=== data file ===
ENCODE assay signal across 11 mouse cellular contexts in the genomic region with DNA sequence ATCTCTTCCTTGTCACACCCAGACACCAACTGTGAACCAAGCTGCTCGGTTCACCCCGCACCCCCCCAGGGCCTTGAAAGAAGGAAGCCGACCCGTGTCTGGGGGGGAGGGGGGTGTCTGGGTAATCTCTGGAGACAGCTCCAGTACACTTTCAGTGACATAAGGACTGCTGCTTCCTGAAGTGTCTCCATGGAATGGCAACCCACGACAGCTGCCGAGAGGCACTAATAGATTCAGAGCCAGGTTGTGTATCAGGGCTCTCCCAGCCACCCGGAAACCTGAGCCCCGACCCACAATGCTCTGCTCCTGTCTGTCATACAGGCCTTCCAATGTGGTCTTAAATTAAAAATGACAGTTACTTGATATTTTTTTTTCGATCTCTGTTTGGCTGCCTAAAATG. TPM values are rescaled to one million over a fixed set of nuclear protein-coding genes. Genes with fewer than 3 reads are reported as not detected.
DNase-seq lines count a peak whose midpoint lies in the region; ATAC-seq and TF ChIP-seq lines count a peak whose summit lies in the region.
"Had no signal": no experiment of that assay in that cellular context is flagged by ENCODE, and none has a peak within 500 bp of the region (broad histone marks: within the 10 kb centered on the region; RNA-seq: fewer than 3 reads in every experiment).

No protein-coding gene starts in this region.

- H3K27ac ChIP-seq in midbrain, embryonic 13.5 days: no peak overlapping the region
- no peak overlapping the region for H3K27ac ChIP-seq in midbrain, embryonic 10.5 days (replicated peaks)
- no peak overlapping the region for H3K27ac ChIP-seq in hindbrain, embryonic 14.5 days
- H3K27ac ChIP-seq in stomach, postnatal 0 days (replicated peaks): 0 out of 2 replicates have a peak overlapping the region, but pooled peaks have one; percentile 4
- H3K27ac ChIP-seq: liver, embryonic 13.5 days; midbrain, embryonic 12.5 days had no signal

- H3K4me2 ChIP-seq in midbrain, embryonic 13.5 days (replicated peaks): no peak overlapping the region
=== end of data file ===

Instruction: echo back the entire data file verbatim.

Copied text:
ENCODE assay signal across 11 mouse cellular contexts in the genomic region with DNA sequence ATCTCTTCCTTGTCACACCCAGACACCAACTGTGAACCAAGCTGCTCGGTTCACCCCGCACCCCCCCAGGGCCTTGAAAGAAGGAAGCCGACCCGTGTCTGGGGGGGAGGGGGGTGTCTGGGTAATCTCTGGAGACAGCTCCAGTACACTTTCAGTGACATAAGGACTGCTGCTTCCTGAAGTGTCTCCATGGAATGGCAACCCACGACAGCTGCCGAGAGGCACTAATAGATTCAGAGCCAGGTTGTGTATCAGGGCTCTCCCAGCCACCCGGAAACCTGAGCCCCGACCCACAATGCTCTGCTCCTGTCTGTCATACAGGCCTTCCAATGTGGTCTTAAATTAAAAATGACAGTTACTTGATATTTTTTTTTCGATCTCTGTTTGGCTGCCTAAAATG. TPM values are rescaled to one million over a fixed set of nuclear protein-coding genes. Genes with fewer than 3 reads are reported as not detected.
DNase-seq lines count a peak whose midpoint lies in the region; ATAC-seq and TF ChIP-seq lines count a peak whose summit lies in the region.
"Had no signal": no experiment of that assay in that cellular context is flagged by ENCODE, and none has a peak within 500 bp of the region (broad histone marks: within the 10 kb centered on the region; RNA-seq: fewer than 3 reads in every experiment).

No protein-coding gene starts in this region.

- H3K27ac ChIP-seq in midbrain, embryonic 13.5 days: no peak overlapping the region
- no peak overlapping the region for H3K27ac ChIP-seq in midbrain, embryonic 10.5 days (replicated peaks)
- no peak overlapping the region for H3K27ac ChIP-seq in hindbrain, embryonic 14.5 days
- H3K27ac ChIP-seq in stomach, postnatal 0 days (replicated peaks): 0 out of 2 replicates have a peak overlapping the region, but pooled peaks have one; percentile 4
- H3K27ac ChIP-seq: liver, embryonic 13.5 days; midbrain, embryonic 12.5 days had no signal

- H3K4me2 ChIP-seq in midbrain, embryonic 13.5 days (replicated peaks): no peak overlapping the region